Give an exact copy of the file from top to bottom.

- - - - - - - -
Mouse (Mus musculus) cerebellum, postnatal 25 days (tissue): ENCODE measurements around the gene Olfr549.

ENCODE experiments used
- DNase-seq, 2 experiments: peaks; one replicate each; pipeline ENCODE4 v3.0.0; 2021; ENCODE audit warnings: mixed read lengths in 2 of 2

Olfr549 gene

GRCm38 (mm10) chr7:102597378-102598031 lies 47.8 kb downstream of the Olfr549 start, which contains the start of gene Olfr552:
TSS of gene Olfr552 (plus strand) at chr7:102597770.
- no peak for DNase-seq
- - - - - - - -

Mouse (Mus musculus) cerebellum, postnatal 25 days (tissue): ENCODE measurements around the gene Olfr549.

ENCODE experiments used
- DNase-seq, 2 experiments: peaks; one replicate each; pipeline ENCODE4 v3.0.0; 2021; ENCODE audit warnings: mixed read lengths in 2 of 2

Olfr549 gene

GRCm38 (mm10) chr7:102597378-102598031 lies 47.8 kb downstream of the Olfr549 start, which contains the start of gene Olfr552:
TSS of gene Olfr552 (plus strand) at chr7:102597770.
- no peak for DNase-seq